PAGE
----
People would be surprised to know that I…

I spent four years in the Virginia Tech Corps of Cadets and rose to the rank of Cadet Captain as a Regimental Recruiting Officer, then served as Captain in the Virginia Militia Adjutant General’s Office as Assistant Commandant of Cadets prior to joining the construction industry. Helping students and parents navigate the college decision process, as well as the important decision of joining a full-time military program, helped me learn how important it is to give back to the younger generation. It was there that I learned the values of leadership, humility, resilience and grit; ideals that helped me stay the course and turn challenges into opportunities along the way.

What do you enjoy most about being part of #OurJacobs?

 I’ve most certainly enjoyed the variety of project types and clients that I’ve had a chance to work with. I’m also honored and humbled to serve the people that are on my team all over the Texas region. Working for a company that makes bold and intentional moves to challenge the accepted and support not only its people, but their families and communities, makes me proud to be a part of the Jacobs team.

About the interviewee

Heidi Obie

Heidi Obie is a Vice President based in Houston, Texas. In this role, she oversees Jacobs' Program and Construction Management (PMCM) business in the Coastal / South Texas region, focusing on winning and delivering PMCM Services for our buildings, transportation and water clients in the region.

Originally from the Caribbean Island of St. Lucia, Heidi moved to the United States to study Architecture and Construction Management at Virginia Polytechnic Institute & State University (Virginia Tech), that would lead to a rewarding career in the design and construction management field. Today, she brings over 20 years of design, construction, construction management and integrated project delivery expertise to the commercial and industrial construction markets and is highly skilled in preconstruction process methodologies.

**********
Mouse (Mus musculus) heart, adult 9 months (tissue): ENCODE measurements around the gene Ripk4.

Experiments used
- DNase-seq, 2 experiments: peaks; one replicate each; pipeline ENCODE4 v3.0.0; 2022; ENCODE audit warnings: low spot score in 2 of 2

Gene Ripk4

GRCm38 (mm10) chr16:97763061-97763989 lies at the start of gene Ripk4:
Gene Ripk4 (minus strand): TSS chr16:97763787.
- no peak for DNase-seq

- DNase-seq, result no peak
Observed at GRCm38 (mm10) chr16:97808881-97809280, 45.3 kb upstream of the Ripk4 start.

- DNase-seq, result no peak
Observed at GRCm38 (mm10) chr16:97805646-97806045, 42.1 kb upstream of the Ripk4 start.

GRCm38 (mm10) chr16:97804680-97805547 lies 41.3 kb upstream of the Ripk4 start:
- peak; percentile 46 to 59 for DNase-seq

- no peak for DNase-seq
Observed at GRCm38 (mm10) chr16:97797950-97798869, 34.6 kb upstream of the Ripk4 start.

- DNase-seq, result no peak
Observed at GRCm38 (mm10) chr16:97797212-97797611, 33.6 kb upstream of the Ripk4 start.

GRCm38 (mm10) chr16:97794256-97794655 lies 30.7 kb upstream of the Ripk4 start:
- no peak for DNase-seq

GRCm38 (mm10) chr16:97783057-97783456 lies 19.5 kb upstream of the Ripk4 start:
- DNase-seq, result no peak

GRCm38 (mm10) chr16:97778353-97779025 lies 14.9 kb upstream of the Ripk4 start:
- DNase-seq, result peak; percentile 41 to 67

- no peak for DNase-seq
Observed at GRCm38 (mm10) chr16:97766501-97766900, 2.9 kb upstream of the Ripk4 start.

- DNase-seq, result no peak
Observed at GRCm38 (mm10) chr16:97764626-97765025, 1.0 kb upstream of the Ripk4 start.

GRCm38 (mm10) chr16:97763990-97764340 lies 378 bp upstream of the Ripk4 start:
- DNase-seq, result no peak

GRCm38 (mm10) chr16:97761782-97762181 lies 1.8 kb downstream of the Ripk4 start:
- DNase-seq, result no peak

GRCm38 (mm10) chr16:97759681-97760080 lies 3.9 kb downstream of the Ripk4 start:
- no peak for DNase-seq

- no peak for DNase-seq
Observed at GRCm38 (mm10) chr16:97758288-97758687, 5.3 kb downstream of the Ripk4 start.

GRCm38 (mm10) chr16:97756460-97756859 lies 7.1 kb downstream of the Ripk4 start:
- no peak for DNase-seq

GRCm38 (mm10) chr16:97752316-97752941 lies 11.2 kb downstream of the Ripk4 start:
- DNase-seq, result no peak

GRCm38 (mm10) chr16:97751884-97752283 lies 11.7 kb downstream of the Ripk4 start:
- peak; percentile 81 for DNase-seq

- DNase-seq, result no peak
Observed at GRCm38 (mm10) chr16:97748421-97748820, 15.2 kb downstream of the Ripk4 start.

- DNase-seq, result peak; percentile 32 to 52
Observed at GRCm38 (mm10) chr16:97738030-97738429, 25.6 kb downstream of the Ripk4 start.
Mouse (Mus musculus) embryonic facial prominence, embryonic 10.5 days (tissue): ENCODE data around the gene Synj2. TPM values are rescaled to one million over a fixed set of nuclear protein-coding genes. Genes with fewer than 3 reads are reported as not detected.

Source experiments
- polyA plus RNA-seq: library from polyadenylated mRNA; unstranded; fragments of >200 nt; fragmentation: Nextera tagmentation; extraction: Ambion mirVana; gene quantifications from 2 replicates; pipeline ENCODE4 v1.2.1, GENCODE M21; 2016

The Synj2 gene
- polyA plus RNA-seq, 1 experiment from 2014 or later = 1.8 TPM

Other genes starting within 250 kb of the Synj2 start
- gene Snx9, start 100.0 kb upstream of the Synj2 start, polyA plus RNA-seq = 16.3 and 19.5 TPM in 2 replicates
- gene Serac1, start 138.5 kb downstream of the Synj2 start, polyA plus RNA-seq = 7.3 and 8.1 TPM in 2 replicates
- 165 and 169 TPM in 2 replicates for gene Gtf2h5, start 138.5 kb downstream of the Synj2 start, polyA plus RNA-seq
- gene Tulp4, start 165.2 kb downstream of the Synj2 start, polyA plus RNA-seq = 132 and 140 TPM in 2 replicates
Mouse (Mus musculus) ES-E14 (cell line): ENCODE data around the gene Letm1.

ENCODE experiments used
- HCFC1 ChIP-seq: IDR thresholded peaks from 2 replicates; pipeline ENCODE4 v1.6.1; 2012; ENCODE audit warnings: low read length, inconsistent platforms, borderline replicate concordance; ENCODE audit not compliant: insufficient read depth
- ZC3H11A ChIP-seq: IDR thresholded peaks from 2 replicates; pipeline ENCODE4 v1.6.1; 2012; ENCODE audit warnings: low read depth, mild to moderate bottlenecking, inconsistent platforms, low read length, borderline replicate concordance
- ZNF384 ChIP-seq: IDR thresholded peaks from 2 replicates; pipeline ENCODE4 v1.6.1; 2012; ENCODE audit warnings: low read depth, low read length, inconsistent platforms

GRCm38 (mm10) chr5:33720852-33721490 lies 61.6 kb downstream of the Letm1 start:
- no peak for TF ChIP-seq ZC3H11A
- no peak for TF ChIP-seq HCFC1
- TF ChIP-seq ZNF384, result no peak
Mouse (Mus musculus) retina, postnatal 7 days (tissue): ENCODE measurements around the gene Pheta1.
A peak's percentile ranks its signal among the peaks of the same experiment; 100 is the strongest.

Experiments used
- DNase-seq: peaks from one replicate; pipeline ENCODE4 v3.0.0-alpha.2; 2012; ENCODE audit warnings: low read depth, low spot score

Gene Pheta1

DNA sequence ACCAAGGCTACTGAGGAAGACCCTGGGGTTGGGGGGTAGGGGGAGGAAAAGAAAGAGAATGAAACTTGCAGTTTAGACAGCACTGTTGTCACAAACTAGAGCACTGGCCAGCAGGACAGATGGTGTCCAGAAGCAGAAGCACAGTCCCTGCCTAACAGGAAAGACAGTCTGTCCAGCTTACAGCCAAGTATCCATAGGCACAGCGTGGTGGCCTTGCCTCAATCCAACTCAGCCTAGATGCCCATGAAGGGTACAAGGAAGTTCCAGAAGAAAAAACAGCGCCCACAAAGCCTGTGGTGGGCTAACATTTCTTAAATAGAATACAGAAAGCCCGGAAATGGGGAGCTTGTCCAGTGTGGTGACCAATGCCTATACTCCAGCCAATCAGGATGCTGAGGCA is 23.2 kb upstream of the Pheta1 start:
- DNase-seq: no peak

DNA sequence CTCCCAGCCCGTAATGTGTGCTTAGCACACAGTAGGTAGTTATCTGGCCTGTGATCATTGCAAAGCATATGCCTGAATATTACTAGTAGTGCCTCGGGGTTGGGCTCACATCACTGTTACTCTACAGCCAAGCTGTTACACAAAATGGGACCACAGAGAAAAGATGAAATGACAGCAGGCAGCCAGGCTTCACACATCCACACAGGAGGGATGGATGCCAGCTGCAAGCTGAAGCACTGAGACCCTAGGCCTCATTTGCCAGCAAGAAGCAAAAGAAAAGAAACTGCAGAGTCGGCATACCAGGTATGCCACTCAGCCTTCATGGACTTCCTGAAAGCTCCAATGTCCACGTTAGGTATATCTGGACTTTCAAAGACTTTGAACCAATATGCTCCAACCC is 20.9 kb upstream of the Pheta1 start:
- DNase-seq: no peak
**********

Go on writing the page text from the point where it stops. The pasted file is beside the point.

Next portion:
In 2009, Heidi joined CH2M, now Jacobs, and earned her Executive MBA in Management at Tulane University that year. Since then, she has enjoyed roles involving working with people, building teams and creating a platform to support the next generation of leadership. Her commitment to excellence, service, client satisfaction and drive for disciplined construction management has been apparent throughout her career, having previously served as the first Black Board Chair, Vice Chair and Secretary for the Construction Management Certification Institute’s National Board of Governors, where she led the efforts leading to policies and procedures that enhanced the certification examination process for Construction Managers nationwide. Currently, she serves as Adjunct Professor of Construction Management at the University of Houston, as well as Vice Chair of the Strategic Planning Committee for the University of Houston’s Construction Management Industry Advisory Board.

Heidi is no stranger to community service and proactive advocacy, with roots firmly planted through her membership into the illustrious Zeta Phi Beta Sorority, Inc. in the Fall of 1997. Supporting her community, children and families seeking a second chance at life is Heidi’s passion. Since 2001, she has been a champion for numerous children and families evidenced by her work as a Court Appointed Advocate in Harris County, Brevard County, and currently Bastrop, Fayette and Lee Counties.

Most of all her proudest accomplishment is her family, spiritually led by her amazing husband, and grounded by the daily adventures of their 4-year-old daughter.